Since living in the U.S., there are a few holiday traditions that I have adopted. While I refuse to be involved with turkey in any shape or form, I can certainly appreciate a nice holiday punch. I’ve noticed that it tends to make family reunions a little more pleasant for everyone. And some, like the Fish House Punch, are so tasty that they get requested year after year.
There is a little place from out of town
Where, if you go to lunch,
They’ll make you forget your mother-in-law
With a drink called Fish-House Punch.
It is in David Wondrich’s Imbibe! that I first read about this punch that originated in Philadelphia. At the base of this punch is what David Wondrich calls an oleo-saccharum, a mixture of sugar with lemon peel that is allowed to macerate while the aromatic oils are slowly released from the lemons skins through osmosis. Maybe you will be tempted to skip this step and just use lemon juice and sugar, but that would be a grave mistake. The flavor imparted by the lemon peel is what gives this punch its depth.
In the past I used a mortar to muddle the lemon peel with the sugar. For large batches, mixing the peel with the sugar in a stand mixer using a paddle attachment works well. But these days I just use Jeff Morgenthaler’s lazy technique and dump the lemon peel and sugar in a ziplock bag, seal the bag after expelling the air, and let the time do its thing. Within 24 hours you are left with a flavored sugar syrup. Then I just add the lemon juice to the bag, mix in the bag until all the sugar is dissolved, and filter though a metal strainer into a metal bowl to remove the peels.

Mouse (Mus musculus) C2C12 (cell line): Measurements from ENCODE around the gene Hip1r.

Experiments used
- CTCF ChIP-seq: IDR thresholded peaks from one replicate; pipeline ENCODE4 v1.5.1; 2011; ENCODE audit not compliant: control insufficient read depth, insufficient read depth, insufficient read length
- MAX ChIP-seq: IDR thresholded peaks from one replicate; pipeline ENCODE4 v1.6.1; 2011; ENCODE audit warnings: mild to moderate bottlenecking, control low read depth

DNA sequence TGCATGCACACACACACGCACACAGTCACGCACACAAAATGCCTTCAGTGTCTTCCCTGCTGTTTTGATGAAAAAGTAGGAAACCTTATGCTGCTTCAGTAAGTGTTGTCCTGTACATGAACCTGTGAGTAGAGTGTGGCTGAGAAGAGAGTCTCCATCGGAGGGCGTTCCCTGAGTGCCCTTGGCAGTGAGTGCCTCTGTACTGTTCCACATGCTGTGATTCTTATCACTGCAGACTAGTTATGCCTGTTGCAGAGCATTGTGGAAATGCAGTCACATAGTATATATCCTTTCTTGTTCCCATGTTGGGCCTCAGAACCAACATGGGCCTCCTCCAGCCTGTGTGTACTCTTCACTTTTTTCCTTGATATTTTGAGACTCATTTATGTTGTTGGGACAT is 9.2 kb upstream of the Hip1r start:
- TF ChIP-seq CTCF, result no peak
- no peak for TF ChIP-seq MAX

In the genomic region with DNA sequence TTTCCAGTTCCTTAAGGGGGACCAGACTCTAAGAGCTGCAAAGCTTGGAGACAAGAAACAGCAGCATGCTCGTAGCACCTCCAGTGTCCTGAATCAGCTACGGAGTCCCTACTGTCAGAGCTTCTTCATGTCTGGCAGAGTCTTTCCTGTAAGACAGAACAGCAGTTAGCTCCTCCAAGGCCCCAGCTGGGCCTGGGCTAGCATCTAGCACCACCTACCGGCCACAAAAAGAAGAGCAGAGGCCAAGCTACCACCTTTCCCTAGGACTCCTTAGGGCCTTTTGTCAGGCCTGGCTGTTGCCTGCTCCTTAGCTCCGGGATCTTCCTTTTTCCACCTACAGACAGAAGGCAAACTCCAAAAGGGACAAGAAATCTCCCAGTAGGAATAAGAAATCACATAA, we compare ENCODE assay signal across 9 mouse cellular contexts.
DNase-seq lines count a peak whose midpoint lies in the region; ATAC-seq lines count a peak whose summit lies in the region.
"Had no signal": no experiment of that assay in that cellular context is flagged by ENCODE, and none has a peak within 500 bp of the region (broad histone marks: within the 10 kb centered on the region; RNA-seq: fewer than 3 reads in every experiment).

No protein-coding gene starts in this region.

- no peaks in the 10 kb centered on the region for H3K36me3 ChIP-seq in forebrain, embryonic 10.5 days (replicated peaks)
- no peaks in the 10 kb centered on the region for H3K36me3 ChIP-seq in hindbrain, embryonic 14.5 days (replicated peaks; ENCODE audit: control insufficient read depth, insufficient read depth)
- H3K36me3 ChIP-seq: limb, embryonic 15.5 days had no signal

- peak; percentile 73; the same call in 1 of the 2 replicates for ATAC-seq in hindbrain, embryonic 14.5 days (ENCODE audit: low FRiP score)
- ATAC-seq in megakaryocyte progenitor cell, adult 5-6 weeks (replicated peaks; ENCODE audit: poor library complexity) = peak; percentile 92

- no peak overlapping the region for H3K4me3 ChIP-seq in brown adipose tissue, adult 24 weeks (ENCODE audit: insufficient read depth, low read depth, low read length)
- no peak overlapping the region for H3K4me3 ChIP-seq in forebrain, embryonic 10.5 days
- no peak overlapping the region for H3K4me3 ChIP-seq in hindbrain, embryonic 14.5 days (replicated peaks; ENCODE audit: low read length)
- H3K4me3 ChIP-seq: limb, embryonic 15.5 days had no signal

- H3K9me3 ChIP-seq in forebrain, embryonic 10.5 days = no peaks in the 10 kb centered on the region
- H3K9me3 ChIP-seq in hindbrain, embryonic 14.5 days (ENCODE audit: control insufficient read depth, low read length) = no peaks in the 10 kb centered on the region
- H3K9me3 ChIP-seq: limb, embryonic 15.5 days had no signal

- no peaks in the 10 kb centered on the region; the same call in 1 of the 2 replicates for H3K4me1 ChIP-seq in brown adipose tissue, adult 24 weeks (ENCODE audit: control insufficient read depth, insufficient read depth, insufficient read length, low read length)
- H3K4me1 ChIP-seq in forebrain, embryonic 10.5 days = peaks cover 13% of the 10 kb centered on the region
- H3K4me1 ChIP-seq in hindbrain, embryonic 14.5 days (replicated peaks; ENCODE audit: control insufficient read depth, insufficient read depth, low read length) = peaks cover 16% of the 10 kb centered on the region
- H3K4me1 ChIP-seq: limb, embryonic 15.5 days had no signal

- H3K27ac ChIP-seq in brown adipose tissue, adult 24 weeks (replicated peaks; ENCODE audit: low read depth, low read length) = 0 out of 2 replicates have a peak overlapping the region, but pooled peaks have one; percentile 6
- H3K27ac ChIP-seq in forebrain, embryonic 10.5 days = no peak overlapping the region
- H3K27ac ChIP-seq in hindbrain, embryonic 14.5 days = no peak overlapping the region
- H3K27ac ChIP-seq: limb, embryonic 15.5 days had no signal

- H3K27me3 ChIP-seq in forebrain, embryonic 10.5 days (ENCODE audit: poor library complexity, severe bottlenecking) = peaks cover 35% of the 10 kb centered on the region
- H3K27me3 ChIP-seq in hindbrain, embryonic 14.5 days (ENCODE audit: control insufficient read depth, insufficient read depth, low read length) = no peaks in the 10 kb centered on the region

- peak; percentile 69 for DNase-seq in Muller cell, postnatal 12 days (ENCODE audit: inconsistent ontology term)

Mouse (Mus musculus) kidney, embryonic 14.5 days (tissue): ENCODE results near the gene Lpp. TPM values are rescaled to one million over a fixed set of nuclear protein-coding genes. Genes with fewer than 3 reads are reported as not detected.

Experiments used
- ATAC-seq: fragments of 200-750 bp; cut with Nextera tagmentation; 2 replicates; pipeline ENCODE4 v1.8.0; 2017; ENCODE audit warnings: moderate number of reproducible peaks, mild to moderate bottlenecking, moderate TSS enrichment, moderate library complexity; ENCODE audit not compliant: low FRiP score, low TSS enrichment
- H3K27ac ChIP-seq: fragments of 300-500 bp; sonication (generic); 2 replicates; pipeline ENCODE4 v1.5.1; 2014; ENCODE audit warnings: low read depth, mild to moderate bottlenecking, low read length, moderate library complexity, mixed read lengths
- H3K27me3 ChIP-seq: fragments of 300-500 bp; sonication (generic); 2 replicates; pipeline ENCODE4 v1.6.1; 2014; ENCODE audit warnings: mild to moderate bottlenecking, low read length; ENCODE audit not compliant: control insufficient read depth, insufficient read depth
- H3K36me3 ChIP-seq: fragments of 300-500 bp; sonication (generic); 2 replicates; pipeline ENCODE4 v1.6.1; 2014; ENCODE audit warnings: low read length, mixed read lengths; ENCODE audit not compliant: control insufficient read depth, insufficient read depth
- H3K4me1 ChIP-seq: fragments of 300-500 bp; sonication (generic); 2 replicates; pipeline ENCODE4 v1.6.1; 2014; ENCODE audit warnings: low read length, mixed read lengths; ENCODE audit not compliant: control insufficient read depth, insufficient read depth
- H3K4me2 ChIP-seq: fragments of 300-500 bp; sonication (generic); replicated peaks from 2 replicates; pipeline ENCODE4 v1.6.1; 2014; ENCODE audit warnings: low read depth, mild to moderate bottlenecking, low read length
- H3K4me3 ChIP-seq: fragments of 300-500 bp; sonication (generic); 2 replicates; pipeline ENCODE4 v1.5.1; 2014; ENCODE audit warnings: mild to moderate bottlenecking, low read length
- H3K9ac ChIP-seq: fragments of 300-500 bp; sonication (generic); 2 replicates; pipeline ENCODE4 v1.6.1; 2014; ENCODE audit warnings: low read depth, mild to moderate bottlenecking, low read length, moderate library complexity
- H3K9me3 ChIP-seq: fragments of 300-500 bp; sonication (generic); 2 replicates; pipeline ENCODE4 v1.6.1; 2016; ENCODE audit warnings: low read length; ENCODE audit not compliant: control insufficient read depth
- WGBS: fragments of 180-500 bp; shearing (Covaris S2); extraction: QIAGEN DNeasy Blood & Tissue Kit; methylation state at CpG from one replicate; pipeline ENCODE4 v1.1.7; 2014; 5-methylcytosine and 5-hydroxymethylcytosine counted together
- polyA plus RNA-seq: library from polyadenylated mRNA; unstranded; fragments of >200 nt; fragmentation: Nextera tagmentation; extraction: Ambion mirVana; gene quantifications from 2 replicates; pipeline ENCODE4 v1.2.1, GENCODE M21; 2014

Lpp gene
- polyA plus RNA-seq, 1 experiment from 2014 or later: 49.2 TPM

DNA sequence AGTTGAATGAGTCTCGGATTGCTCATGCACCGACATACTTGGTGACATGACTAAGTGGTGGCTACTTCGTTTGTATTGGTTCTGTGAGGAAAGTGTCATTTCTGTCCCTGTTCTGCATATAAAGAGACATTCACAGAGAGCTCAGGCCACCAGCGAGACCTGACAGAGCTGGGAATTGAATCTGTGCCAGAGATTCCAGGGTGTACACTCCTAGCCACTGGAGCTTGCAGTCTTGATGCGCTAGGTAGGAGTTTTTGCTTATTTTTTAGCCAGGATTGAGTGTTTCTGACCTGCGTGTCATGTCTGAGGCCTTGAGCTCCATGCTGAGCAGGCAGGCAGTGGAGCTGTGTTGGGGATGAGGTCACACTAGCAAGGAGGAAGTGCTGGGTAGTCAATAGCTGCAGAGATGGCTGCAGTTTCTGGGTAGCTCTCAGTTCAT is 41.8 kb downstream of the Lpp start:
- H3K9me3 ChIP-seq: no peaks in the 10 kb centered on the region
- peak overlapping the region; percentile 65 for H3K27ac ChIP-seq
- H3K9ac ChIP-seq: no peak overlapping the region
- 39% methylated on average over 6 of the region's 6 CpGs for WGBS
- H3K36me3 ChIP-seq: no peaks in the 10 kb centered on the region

At that point, I start adding the other ingredients to the mixing bowl. For the rum, I use a dark rum. In early iterations of this recipes, I used Whaler’s because I had a few bottles available. Nowadays I try to use something a little more flavorful like a Jamaican rum, Coruba for example.
For the cognac, I went through different brands. I tried various French brandies from Trader Joe’s (Raynal and others) but could not find anything that I found remotely palatable. I was not satisfied with Remy Martin VSOP or Courvoisier VS, but I’ve been happy with Landy VS. As a side note, the punch may be the occasion to finish a few bottles that you may have accumulated throughout the years (within reason). Obviously I would not use anything that I would not want to drink neat, but it’s a good opportunity to streamline the liquor cabinet and make room for new things.
Traditionally, the third liquor component in this punch is peach brandy, which is notoriously hard to find. It’s been more than 5 years since I’ve made my first FHP and I am still looking. Anyway, this is not a valid reason for not trying this punch because a mixture of 2 parts calvados to 1 part apricot brandy can be substituted (or just calvados, or applejack).
At that point you can add water or decide to add it later. I prefer to bottle the punch without water to keep things to a reasonable volume. I store the punch in 1-liter square flip-top glass bottles that I bought at the Container Store. For larger amounts, I like the 2-liter beer growlers from Stone Brewing. They can easily be carried around, and punch is a great thing to bring to a party.